Go ahead and try your hand at defining time—that highly elusive commodity that we never seem to have enough of, that we’re always running out of and claiming that with more, then oh, the things we would accomplish . . . So, go ahead . . .
Time is ________________________________________________________________
How’d you do? Here’s what Montgomery County 8th grader April H. came up with—and it sounds just about right to me: “Time is opportunity flying by.” Agree?
Here are a few more definitions to consider as we celebrate this National Time Management Month:
· “Never say you don’t have enough time. You have exactly the same number of hours per day as were given Helen Keller, Albert Einstein, Michelangelo, Mother Teresa, and Leonardo da Vinci.” ~ unknown
· “Time is our scarcest resource.” ~ unknown
· “What you do is important because you are exchanging a day of your life for it. When tomorrow comes, this day will be gone forever; in its place is something you left behind—let it be something good.” ~ Successories
· “Every morning in Africa, a gazelle wakes up. It knows it must run faster than the fastest lion or be killed. Every morning, a lion wakes up. It knows it must outrun the fastest gazelle, or it will starve to death. It doesn’t matter whether you are a lion or a gazelle; when the sun comes up, you’d better be running.” ~ Successories
So every morning, are you up and running—or simply running out of time every day? And when not engaged in work, chores, eating, and sleeping, what are your guilty pleasures? Facebooking? Web surfing? TV viewing? Book reading? Phone calling?
For our 8- to 18-year-olds, about 7 hours and 38 minutes are spent every day using media for recreational purposes. That’s 53 hours a week!
Meanwhile, researchers at California State University have even more hair-raising news for us. For starters, they found that 80% of teens “can’t imagine a day without technology,” and, as if that’s not enough, they also found that:
· 9- to 11-year-olds are online one hour a day.
· Older children spend more than 2 hours surfing the Web and another 4 hours emailing, instant messaging, and chatting.
· 5- to 8-year-olds communicate “electronically”—emailing, instant messaging, texting, engaging in chats, and talking on the phone–30 minutes a day.
· 9- to 12-year-olds communicate ‘electronically” for almost 2-1/2 hours a day.
· 12- to 14-year-olds communicate “electronically” for more than 6 hours a day.
· 15- 17-year-olds communicate “electronically” for 8-1/2 hours a day.
· Young adults communicate “electronically” for 7-1/2 hours a day.
There’s more, too, all of which should give us pause:
1. More than 33% of children 5 and younger have a TV in their bedrooms.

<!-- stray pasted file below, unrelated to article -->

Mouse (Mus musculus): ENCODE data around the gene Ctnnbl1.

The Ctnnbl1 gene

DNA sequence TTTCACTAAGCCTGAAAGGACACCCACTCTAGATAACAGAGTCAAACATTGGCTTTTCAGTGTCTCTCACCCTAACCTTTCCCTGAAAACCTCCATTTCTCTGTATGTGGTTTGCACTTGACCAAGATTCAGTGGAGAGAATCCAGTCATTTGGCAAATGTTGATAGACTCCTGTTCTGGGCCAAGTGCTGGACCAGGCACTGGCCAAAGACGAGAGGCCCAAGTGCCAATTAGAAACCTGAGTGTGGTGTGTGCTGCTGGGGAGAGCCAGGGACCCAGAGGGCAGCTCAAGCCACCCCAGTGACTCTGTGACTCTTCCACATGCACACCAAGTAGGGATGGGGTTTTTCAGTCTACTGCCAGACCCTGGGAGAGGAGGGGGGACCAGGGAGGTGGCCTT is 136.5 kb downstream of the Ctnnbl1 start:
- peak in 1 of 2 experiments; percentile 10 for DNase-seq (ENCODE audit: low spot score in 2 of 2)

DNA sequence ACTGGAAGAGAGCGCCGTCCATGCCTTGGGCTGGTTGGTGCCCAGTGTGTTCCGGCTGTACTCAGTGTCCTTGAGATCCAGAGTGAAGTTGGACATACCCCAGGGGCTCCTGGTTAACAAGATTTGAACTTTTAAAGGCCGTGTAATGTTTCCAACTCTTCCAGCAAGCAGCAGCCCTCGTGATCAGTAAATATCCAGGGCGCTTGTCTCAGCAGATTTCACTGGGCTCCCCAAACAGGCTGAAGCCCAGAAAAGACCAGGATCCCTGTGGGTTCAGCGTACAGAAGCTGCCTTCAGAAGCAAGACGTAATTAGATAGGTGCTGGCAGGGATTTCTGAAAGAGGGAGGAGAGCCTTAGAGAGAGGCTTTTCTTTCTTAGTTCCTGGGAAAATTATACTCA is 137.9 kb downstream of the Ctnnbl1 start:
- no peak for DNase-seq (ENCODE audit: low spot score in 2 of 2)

2. About 66% of older children have a TV in their bedrooms.
3. More than 50% of school-aged children have a video game console and a handheld video game player.
4. More than 50% of secondary students have their own cell phone and iPod.
5. About 50% of high schoolers have a computer in their bedroom.
Contrast all that with a ChildWise survey of 1,800 children, 5 to 18, that found kids spend only about 30 minutes a day reading.
And if you think that Internet access helps with schoolwork, think again. ChildWise also found that of those surveyed, only 9% had looked up school-related information the last time they’d been online.
That means we parents need to be more vigilant, monitoring our children’s use of electronic media and TV viewing. Studies abound suggesting that our wired and wireless worlds can have very not-so-good effects.
For instance, a Duke University study found that North Carolina middle schoolers’ test scores dropped after receiving a home computer—and that they “get the most educational value from home computers when parents are there to make sure the students aren’t goofing off.”
Consider, too, a recent Canadian study of 1,134 children’s TV viewing habits at 29 and 53 months, and then their academic and physical development by age ten. Their findings are alarming: for every hour beyond one hour a day, there was a 6% drop in math success, a 7% drop in classroom engagement, and a 10% increase in being victimized at school.
· Make schoolwork your child’s #1 priority.
· Put books first, not computing, texting, chatting, and so on.
· Encourage outdoor activity whenever possible, including after-school team sports and Little Leagues.
· Set up the computer in a high-traffic area of your home where you can monitor your child’s online behavior.
· Limit cell phone use and insist that it be left on the kitchen counter at bedtime.
· Set a text messaging limit on your child’s cell phone.
· Save video games for the weekends–and for only short periods of time. Be wary, too; many video games contain violent content.
After all, time is the most important thing we can spend. Each of us gets 368 hours a week—no more, no less. Don’t squander it all–and make sure your child doesn’t either.